Immigration often scores top in polls of issues the UK electorate is most concerned about. One of the charges often laid against it is that it makes us all less equal by dragging down wages at the bottom end and boosting profits at the top. But is there evidence to actually support this claim?
Our previous review and other reviews of the international literature suggest that on the whole immigration leads to a small increase in inequality. But is this the case if we just focus specifically on the UK to see whether immigration has increased inequality here? We might expect to find something slightly different as immigrants to the UK tend to be more highly skilled than immigrants in other countries, for example 35% of non-UK born residents at the last census had a degree (compared to 26% of the UK born population) whilst 27% or non-US born residents in the US had a degree.
Taking a look at UK inequality and the level of net migration over the last few decades there appears to be no clear link. Inequality saw large increases in the late 1970s and 1980s whilst net migration was low. It also seems reasonable to rule out any time lag effect as net migration was negative in the period before this. When immigration then increased in the 1990s and 2000s inequality stayed fairly stable. It is possible that immigration in the 1990s and 2000s was increasing inequality but was then counteracted by other policies; but it seems to stretch credulity to suggest immigration has been the main driver of inequality.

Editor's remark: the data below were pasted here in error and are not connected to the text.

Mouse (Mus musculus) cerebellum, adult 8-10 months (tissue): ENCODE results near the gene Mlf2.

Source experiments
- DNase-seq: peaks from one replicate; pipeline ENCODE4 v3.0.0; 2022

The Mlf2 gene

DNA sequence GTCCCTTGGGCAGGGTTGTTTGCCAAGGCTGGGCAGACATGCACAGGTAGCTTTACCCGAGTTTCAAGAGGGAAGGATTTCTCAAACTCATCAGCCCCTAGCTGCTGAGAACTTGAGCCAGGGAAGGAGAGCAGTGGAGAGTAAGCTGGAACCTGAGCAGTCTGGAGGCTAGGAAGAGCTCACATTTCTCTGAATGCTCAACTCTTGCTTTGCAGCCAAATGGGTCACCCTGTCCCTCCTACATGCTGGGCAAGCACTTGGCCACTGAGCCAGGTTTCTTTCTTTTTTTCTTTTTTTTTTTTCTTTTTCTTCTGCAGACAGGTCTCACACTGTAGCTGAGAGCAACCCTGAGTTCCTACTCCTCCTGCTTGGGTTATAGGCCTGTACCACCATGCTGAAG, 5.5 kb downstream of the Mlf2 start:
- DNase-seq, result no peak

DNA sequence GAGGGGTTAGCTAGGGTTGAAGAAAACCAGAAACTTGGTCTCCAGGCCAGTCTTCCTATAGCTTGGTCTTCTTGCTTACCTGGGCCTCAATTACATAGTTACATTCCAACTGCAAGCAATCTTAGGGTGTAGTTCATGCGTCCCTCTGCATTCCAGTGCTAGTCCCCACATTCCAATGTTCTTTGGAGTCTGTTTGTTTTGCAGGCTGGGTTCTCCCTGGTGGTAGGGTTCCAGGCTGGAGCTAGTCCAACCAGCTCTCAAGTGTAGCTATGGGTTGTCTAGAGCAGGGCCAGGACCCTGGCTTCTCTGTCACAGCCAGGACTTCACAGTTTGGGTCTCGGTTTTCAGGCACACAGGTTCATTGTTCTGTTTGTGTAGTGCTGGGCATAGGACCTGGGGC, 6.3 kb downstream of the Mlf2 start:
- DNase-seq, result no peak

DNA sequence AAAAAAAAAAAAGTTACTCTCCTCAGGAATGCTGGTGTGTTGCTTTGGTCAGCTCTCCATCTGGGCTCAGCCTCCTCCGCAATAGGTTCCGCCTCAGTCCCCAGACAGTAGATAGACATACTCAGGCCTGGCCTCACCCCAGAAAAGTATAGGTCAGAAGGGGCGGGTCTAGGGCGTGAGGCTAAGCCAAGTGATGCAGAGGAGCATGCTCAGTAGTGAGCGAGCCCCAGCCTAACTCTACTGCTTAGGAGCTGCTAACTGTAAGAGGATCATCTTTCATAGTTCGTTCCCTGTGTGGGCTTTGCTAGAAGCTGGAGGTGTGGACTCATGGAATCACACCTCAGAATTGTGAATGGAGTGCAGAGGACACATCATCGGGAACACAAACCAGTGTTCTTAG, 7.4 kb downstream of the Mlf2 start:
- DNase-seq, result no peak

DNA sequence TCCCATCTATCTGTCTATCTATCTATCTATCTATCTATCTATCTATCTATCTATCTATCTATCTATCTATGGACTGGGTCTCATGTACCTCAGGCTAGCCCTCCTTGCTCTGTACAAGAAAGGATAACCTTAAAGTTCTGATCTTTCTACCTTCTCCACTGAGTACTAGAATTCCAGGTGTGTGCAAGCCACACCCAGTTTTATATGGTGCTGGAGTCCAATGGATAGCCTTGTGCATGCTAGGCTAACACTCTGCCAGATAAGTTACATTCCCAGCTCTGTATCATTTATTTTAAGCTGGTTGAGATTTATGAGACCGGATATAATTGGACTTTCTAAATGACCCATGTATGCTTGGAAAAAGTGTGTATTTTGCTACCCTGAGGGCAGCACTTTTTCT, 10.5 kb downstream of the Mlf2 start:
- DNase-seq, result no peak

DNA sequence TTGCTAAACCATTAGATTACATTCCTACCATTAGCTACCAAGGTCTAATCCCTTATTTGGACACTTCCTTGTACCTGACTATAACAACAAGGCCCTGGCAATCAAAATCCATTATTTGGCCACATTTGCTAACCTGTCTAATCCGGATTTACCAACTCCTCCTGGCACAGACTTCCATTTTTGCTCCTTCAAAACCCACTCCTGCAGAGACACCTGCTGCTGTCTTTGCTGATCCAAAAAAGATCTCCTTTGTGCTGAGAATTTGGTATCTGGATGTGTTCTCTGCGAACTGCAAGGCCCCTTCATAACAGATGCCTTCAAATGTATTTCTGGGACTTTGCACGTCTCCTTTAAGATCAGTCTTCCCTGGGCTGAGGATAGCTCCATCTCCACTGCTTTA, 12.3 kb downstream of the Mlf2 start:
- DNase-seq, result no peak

The evidence on immigration’s effect on the wage distribution does not support any substantial effect of immigration on inequality in the UK. Whilst some early research suggested that immigration to the UK lowered the inflationary pressure that pushes up wages, later research has struggled to find such wage effects.
In addition, multiple studies have failed to find any significant effect of immigration on the wage distribution. Those that do find the effect to be very small, with wages at the bottom of the spectrum reduced by 0.7p per hour and those in the upper part increased by 2p per hour, with positive wage effects felt across the spectrum.
Much of the effect that studies are finding is that immigrants reduce the wages of previous immigrants, which has been found to be the largest effect of immigration on the UK labour market. This might lead you to believe that immigration creates more inequality simply by bringing in more people who are poorer. However, the research can find no relationship between the wider income difference amongst immigrants and the UK’s total level of inequality. The evidence suggests there is no significant relationship between employment levels or the wages of those in low skilled work and the change in number of immigrant in a local area.
Other arguments suggest that immigration could indirectly be increasing inequality, for example by increasing the pressure on public services. But this fails to account for high levels of immigrants filling jobs and skill gaps in public services.
A final argument frequently used is that racially and culturally homogenous societies do better at reducing inequality. However the research literature on these issues too often focus on developing countries like South Africa or Peru, and there is very little focus on developed nations like the UK. It is therefore questionable how much can be gained by comparing the struggles these nations have faced in reducing inequality to those faced by the UK.
Altogether it seems you should be highly sceptical of any claim that immigration has increased inequality in the UK, and if it did, it was probably by a very small amount. There may well be future effects of immigration on inequality but the research suggests that to date, they have not appeared.
Tim Stacey, Senior Policy and Research Advisor